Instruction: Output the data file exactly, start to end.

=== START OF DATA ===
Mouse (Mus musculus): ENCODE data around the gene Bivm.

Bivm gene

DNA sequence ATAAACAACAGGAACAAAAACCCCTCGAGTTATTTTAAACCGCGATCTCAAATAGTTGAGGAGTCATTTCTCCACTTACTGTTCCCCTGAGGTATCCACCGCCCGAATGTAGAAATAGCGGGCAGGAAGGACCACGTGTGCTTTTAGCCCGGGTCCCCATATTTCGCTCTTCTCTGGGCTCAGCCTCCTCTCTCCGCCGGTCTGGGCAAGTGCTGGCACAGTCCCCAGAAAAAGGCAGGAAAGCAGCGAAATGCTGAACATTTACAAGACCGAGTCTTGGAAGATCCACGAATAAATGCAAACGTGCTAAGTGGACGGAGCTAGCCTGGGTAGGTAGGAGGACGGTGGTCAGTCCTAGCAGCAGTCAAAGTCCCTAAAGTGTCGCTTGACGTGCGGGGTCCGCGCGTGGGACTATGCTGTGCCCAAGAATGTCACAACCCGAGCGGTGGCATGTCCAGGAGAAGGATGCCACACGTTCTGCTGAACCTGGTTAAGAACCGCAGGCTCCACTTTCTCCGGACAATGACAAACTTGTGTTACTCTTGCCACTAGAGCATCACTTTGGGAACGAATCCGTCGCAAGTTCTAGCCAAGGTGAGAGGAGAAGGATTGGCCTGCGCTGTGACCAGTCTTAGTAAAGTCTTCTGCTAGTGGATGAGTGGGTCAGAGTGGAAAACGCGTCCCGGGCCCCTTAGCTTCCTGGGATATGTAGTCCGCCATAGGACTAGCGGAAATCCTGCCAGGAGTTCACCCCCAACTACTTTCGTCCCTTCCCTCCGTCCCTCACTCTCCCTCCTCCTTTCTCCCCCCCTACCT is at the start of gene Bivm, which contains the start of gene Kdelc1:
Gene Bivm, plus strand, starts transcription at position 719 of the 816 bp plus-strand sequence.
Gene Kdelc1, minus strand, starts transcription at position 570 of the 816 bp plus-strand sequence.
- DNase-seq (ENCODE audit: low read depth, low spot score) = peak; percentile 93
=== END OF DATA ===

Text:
Mouse (Mus musculus): ENCODE data around the gene Bivm.

Bivm gene

DNA sequence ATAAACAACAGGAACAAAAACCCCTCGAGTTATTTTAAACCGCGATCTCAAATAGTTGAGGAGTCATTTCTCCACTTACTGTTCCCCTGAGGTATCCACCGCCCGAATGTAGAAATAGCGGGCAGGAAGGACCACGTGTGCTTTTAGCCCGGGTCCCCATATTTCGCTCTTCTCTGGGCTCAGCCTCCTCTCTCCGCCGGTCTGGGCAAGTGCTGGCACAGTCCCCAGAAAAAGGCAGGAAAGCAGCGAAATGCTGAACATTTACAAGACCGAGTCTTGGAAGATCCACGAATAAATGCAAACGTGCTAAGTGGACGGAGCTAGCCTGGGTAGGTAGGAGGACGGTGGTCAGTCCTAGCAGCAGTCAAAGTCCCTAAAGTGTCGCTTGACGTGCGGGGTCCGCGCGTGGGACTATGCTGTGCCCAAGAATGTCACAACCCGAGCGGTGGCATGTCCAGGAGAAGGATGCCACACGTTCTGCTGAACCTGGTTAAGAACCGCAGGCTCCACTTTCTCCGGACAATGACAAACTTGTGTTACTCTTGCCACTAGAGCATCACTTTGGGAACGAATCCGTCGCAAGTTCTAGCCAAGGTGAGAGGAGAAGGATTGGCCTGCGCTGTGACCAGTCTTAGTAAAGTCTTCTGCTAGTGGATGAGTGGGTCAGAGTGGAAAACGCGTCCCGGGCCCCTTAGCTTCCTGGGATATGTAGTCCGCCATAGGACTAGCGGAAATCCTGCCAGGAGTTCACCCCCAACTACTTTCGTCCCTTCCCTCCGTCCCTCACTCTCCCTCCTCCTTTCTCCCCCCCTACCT is at the start of gene Bivm, which contains the start of gene Kdelc1:
Gene Bivm, plus strand, starts transcription at position 719 of the 816 bp plus-strand sequence.
Gene Kdelc1, minus strand, starts transcription at position 570 of the 816 bp plus-strand sequence.
- DNase-seq (ENCODE audit: low read depth, low spot score) = peak; percentile 93